El Salvador

Digital Ecosystem Country Assessment (DECA) Report

The El Salvador Digital Ecosystem Country Assessment (DECA) report outlines the key aspects of El Salvador’s digital ecosystem and provides 10 recommendations for creating a more inclusive, safe, and enabling environment.

Digital transformation is a priority for El Salvador. Government initiatives date back to 1999 with the creation of the first Infocenters and include the current Bukele Administration’s expansive Digital Agenda 2020-2030 which covers initiatives from increased digital literacy to the modernization of the state. However, a weak regulatory environment and the lack of clear government strategies have held back digitalization efforts. Uneven digital connectivity across the country and a limited number of Salvadorans with adequate digital skills continue to hinder greater digital adoption. Although the government’s embrace of bitcoin in September 2021 shined a spotlight on El Salvador globally, consumers and businesses have been slow to adopt the cryptocurrency. While there is significant room for growth, the COVID-19 pandemic spurred digital uptake across users and businesses.

The Digital Ecosystem Country Assessment (DECA), a flagship initiative of the Digital Strategy, supports USAID Missions to better understand, work with, and support country digital ecosystems. The DECA looks at three pillars of a country’s digital ecosystem: (1) Digital Infrastructure and Adoption; (2) Digital Society, Rights, and Governance; and, (3) Digital Economy. The El Salvador DECA was carried out between November 2021 and May 2022.

It included desk research, 101 key informant interviews, and was guided by USAID/El Salvador’s 2020-2025 Country Development Cooperation Strategy (CDCS).

The USAID/El Salvador 2020-2025 Country Development Cooperation Strategy (CDCS) includes three key development objectives:

  1. Security increased for likely migrants
  2. Jobs and income potential increased for likely migrants
  3. Government responsiveness, accountability, and transparency improved

Pillar 1: Digital Infrastructure and Adoption

  • El Salvador’s telecommunications sector is largely governed by an outdated 1997 Telecommunications Act which does not consider recent progress in the digitalization space and hinders effective connectivity expansion.
  • The COVID-19 pandemic has shed light on device and connectivity disparities. The Government’s swift move to distance education is commendable, but many are still left behind.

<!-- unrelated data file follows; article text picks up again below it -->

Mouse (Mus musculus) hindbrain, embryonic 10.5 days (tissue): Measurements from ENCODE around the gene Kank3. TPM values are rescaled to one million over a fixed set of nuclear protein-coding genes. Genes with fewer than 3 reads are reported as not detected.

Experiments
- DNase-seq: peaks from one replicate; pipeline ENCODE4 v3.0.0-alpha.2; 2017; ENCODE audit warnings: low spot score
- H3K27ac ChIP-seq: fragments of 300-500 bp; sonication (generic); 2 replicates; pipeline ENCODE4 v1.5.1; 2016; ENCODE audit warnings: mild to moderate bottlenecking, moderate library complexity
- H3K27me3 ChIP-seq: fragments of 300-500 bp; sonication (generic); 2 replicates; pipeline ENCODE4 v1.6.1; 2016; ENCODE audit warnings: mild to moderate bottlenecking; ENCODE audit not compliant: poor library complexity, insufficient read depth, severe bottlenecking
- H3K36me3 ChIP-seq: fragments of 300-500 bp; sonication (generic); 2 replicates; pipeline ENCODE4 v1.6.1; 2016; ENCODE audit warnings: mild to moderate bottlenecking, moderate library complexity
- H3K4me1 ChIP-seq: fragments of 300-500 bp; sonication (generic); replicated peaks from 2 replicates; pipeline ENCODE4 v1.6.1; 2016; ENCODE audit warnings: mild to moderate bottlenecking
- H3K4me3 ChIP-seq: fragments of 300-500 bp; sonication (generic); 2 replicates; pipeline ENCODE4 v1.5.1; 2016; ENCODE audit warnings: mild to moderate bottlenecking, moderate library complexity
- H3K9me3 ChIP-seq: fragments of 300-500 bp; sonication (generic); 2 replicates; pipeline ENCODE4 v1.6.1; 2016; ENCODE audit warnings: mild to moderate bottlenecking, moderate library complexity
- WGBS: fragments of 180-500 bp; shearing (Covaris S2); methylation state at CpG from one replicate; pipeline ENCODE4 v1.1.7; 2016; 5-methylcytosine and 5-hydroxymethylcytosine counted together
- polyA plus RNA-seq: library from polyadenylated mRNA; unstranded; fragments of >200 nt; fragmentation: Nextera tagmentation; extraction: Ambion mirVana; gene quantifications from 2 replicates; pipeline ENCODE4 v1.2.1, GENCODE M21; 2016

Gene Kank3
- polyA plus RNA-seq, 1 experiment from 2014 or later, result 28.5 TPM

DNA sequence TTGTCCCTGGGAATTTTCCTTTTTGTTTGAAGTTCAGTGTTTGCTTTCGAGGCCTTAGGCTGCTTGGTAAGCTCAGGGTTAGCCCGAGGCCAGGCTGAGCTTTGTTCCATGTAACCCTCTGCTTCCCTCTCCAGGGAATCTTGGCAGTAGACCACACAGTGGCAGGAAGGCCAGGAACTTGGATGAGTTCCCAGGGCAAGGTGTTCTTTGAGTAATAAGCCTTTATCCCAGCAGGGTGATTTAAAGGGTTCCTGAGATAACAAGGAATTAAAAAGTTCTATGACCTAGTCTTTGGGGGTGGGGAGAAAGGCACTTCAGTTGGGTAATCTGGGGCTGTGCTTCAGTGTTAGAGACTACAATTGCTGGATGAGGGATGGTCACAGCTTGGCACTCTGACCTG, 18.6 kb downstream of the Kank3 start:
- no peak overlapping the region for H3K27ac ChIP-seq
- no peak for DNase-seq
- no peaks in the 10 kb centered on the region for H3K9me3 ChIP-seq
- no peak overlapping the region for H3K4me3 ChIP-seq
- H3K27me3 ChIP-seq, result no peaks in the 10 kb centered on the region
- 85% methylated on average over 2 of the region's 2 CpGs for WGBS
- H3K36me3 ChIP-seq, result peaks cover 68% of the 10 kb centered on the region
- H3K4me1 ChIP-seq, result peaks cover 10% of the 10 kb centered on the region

• Interviewees stress the importance of digital literacy awareness and curricula to develop digitally-savvy citizens and a digitally-skilled talent pool.

Pillar 2: Digital Society, Rights, and Governance

  • Digital Agenda 2020-2030 is the current comprehensive government strategy, but can be improved upon with clear implementation details.
  • The government of El Salvador prioritizes the use of technology and the internet in public services but the lack of capacity, strategy, and infrastructure that ensure interoperability, digital ID, and data governance present ongoing challenges.
  • The lack of a personal data protection law or a cybersecurity law is a risk for safe technology adoption.
  • There is no strong CSO leadership in the digital rights space due to a lack of capacity, skills, and tools.

Pillar 3: Digital Economy

  • 64 percent of Salvadorans do not have a financial institution (traditional bank or mobile money) account. Only 11 percent of Salvadorans had a mobile money account as of 2021.
  • Most traditional banks only recently started to offer digitized services to their customers after the COVID-19 pandemic.
  • Bitcoin’s rise in El Salvador has been highlighted prominently on the world stage, but actual use of the technology has been low and concerns around consumer protection remain.
  • E-commerce provision and use has just begun to rise since the COVID-19 pandemic. HUGO’s success shows the potential for e-commerce and startup development in El Salvador.
  • Growth of the startup ecosystem is constrained by regulatory challenges, lack of innovation, and lack of access to finance.

mAccess Indicators & Rankings

The information below is part of the mAccess Diagnostic Tool and is intended to help assess foundational components of El Salvador’s digital ecosystem using indicators on internet availability, affordability, access, and use. Click here to explore the full tool.

Country Snapshot – El Salvador

  • 2G Coverage:


  • 3G Coverage:


  • Cost per SMS in USD for 10,000 bulk SMS:


  • EIU Rank:


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  • Number of Internet Exchange Points (IXPs):


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  • Number of active mobile money agents:


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  • WEF Rank:


Access – El Salvador

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  • Active SIM cards per 100 inhabitants:


Affordability – El Salvador

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Competition – El Salvador

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Infrastructure – El Salvador

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Usage – El Salvador

  • Average revenue per user (Blended ARPU):


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  • Minutes of Use per active SIM:


Digital Ecosystem Evidence Map

The information below is part of the Digital Ecosystem Evidence Map (DEEM) and displays up-to-date resources on digital development interventions and the digital ecosystem for El Salvador. Click here to explore the full tool.

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